3. These 7 programming skills can increase your salary by thousands, according to the mega-popular developer hub Stack Overflow - Elasticsearch: $2,000-$3,000; React: $2,000-$3,000; Apache Spark: $1,000-$5,000; Microsoft Azure, Amazon Web Services, or Google Cloud Platform: $2,000-$5,000; Go: $4,000-$6,000; Redis: $5,000-$6,000; and Scala: $7,000-$10,000.

  4. 7 Animals That Evolved at Hyperspeed — Because of Us - Evolution normally happens very slowly, over the course of millenia, but according to this Youtube video, when a species comes under stress, evoluton can happen far more rapidly in a process that's known as evolutionary rescue. An example of such a species is the cliff swallow that evolved shorter wings in order to avoid cars when they started nesting under bridges. This change happened over the course of just three decades. Another example is the adaptation that happened in salmon, cod, and herring have all evolved to reproduce early and die young in response to massive fishing pressure. This is because human fisherman prefer large and mature fish. A third example is the mosquito in a London underground, which doesn't hibernate in the winter and doesn't need blood for egg-laying. The "Metro mosquitos" have evolved so much that they can no longer mate with above-ground mosquitos. View the video for a more examples, including turtle headed sea snakes - which have darkened in response to ocean pollution, ocean microbes - which have evolved to eat human plastic that finds its way into the ocean, and more. Another example, not covered in the video, is the American rattle snake. According to a reptile expert at a presentation I attended a few years ago, most rattle snakes don't rattle before striking any more, because the ones that gave away their locations by rattling have all been hunted away by humans. The video points out that evolutionary rescue can't preserve all species because it depends on the speed of reproduction. Species that breed quickly and have lots of offspring are more likely to benefit from evolutionary rescue than those that breed slowly and have few children.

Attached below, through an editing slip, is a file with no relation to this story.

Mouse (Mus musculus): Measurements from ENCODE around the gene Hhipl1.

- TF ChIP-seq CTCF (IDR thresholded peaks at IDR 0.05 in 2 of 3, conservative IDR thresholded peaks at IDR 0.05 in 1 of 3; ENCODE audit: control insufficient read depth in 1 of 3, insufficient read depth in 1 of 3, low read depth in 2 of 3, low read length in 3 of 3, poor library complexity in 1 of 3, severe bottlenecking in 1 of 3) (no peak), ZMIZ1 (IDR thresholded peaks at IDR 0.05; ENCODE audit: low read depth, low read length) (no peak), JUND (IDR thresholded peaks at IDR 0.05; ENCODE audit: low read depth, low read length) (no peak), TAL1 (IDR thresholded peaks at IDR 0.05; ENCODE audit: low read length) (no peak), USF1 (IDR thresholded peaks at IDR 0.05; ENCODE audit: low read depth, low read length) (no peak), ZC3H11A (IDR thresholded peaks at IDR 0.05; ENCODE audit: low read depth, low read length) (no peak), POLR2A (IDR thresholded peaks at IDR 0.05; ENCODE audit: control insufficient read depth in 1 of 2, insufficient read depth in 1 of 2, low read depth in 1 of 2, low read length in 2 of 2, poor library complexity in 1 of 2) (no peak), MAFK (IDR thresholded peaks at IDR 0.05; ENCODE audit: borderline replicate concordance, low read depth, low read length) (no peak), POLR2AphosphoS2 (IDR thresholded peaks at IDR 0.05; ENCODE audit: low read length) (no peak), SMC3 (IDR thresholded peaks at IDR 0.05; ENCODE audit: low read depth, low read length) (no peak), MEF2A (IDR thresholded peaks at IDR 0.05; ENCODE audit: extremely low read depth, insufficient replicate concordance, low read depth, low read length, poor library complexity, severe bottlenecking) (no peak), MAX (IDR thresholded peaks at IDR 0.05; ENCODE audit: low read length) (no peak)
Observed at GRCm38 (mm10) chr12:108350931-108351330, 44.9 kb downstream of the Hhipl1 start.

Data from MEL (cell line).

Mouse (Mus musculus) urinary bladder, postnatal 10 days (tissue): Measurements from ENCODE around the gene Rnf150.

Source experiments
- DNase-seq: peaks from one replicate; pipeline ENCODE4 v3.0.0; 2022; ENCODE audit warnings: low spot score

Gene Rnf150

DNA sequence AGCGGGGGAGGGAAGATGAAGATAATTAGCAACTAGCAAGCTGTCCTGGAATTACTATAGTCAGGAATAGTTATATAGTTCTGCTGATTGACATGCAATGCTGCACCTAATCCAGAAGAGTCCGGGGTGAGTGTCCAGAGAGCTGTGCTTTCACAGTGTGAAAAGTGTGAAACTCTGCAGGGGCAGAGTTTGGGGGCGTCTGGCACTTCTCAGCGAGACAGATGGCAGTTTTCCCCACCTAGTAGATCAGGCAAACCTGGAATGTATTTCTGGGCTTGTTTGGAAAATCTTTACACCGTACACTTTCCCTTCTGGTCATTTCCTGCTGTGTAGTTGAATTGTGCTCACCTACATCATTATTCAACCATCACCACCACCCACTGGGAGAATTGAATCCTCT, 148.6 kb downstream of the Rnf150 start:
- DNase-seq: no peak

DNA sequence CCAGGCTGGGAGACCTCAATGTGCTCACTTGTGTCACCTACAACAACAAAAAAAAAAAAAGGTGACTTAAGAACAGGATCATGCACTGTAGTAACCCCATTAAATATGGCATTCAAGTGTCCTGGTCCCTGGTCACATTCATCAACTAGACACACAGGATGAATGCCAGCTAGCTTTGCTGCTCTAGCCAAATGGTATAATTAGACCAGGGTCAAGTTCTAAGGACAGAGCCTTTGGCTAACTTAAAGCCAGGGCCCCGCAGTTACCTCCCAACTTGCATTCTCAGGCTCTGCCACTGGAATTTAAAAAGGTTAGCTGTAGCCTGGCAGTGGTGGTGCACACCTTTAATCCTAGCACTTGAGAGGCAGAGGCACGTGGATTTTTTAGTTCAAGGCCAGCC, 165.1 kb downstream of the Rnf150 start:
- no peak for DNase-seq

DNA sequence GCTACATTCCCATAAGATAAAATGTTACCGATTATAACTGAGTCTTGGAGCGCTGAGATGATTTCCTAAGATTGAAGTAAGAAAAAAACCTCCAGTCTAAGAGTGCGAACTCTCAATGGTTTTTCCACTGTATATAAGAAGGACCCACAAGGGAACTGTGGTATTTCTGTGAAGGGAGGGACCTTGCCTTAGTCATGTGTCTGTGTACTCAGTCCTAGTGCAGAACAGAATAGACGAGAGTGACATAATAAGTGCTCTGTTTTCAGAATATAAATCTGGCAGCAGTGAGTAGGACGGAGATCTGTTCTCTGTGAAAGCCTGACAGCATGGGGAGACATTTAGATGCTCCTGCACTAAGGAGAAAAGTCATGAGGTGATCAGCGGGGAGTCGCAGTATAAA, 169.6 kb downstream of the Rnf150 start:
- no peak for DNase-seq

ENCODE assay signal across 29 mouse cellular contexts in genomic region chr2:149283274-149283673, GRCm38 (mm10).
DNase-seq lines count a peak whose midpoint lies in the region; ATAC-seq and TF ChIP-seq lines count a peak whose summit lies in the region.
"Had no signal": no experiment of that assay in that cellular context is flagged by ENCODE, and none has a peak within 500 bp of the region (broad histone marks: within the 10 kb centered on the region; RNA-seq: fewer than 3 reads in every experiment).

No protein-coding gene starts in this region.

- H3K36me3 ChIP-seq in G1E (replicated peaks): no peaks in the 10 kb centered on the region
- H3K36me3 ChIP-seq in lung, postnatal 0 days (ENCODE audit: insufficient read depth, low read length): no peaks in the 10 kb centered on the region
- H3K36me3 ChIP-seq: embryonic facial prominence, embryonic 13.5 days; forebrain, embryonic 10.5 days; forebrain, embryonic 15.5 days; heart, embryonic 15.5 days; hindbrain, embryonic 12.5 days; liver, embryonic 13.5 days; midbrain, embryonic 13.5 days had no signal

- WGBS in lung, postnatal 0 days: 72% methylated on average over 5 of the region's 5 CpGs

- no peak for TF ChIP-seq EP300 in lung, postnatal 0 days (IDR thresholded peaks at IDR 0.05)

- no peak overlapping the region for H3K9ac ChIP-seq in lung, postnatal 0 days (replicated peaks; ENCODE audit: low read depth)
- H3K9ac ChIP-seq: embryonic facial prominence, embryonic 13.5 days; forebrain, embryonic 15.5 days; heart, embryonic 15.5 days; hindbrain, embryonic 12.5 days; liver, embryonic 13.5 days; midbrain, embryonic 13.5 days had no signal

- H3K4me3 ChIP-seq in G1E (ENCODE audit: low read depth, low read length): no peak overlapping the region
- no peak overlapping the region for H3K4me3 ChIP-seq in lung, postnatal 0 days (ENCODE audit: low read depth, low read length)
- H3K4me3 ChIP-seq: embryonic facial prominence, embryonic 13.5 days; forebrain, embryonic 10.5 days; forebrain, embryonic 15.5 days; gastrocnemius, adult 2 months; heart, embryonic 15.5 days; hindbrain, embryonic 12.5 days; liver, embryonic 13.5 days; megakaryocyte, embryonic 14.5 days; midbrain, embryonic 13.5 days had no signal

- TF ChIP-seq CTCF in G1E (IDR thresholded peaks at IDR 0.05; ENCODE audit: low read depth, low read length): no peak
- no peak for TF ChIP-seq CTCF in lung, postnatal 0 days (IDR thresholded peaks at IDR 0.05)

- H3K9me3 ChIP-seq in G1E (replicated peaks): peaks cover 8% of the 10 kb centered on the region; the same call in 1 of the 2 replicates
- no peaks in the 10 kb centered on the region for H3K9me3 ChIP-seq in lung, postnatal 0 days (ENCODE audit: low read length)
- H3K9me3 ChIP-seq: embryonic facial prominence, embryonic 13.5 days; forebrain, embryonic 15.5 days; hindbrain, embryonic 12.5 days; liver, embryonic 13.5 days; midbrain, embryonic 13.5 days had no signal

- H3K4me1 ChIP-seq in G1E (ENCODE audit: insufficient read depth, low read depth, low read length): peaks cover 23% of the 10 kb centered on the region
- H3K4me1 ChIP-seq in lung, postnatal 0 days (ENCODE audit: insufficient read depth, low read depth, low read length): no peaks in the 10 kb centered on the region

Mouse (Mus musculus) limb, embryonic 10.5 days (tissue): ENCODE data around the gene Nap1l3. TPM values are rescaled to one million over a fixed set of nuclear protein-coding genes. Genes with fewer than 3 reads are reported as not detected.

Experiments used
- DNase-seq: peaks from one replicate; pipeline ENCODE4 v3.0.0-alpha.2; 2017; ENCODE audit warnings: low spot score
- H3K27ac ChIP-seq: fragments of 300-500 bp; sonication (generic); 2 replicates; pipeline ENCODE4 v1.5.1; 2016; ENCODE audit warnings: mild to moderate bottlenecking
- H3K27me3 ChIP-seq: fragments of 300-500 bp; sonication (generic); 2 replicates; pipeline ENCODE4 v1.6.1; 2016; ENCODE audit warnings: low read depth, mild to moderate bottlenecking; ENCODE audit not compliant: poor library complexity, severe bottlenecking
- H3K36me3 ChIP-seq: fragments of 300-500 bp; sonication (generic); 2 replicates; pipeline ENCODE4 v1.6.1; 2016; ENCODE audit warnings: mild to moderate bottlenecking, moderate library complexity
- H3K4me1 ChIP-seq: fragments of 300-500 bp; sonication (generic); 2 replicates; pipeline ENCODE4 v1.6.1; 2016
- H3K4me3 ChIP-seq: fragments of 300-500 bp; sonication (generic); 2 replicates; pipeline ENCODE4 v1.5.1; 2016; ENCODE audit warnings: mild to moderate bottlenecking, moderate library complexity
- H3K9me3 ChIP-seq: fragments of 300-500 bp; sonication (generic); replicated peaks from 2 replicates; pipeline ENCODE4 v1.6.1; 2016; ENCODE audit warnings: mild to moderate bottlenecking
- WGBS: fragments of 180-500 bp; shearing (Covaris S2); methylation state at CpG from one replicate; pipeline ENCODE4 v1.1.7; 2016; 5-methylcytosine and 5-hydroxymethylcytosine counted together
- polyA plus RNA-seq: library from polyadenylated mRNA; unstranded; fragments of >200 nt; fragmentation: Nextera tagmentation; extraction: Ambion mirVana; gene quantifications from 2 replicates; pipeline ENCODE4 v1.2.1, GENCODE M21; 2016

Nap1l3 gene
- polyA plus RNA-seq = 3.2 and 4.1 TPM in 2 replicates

Here is the video:

h/t RealClearScience

  • STEEM Prehistoric archaeological Bushman cave tour on the south Cape coast of Africa - In thi spost, @julianhorack describes a tour of a 12,000 year old dwelling from the Khoi/San Bushmen race in prehistoric times. The location is on the mouth of a river, which whould have been ideal for survival in prehistoric times. The beach is called Keurboomstrand, but the lay of the river was almost certainly different at the time that a community of Bushmen lived there. According to @julianhorack, the beach has more of a semi-tropical feel than other beaches between there and Capetown.

    Here is a video from the post, but click through to read the description and give @julianhorack an upvote: